Mitsubishi will end its production at its Netherlands Car facility, its only western European plant, by the end of this year. This action was expected considering that the automaker's European sales declined to a third of its topmost figure. The NedCar plant manufactures the Outlander SUV and the Colt subcompact. However, it only comprises less than 5% of the company's worldwide output of 1.1 million units in the year until last March.
The plant employs around 1,500 people. The demand in western Europe is anticipated to remain slow-moving; thus, automakers have been changing their focus to eastern Europe and other emerging markets where sales growth rates are forecasted to be higher.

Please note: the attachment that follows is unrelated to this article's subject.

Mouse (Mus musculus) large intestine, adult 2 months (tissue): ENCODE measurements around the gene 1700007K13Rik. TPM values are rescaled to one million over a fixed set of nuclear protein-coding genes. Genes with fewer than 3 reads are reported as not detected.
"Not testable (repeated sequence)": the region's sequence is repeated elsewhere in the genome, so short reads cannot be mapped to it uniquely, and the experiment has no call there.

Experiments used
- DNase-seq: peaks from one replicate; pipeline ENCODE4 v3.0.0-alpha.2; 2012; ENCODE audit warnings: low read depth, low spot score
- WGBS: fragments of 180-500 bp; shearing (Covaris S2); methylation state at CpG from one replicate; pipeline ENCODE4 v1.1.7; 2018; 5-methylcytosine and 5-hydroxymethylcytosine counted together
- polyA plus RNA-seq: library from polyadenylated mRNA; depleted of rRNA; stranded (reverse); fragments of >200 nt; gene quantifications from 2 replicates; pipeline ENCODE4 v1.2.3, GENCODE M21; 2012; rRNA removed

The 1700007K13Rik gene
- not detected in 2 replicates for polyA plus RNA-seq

The output at NedCar has sagged to 50,000 units annually compared with its 200,000 peak capacity. There have been rumors that Mitsubishi could close the NedCar facility after it announced it would not manufacture the Colt in Europe at the end of 2012. The Japanese company stated that no decision has been made yet regarding what to do with the factory. It will supply automobiles to the European market from Thailand and Japan.
Last week, the company posted an April-December operating profit of 38.51 billion yen. On the contrary, it recorded an operating loss of 11.4 billion yen or $148.85 million in Europe. European sales hit 340,000 automobiles in 2007/08, but they declined to 218,000 units last year.
The company is constructing a new plant in Thailand and considering an increase in production in Brazil and China, where sales growth is anticipated to be higher compared to developed countries. Local competitor Nissan, which runs a vehicle factory (the largest in Britain), disclosed last month that it will construct a $2 billion facility in Mexico to increase sales in the Americas.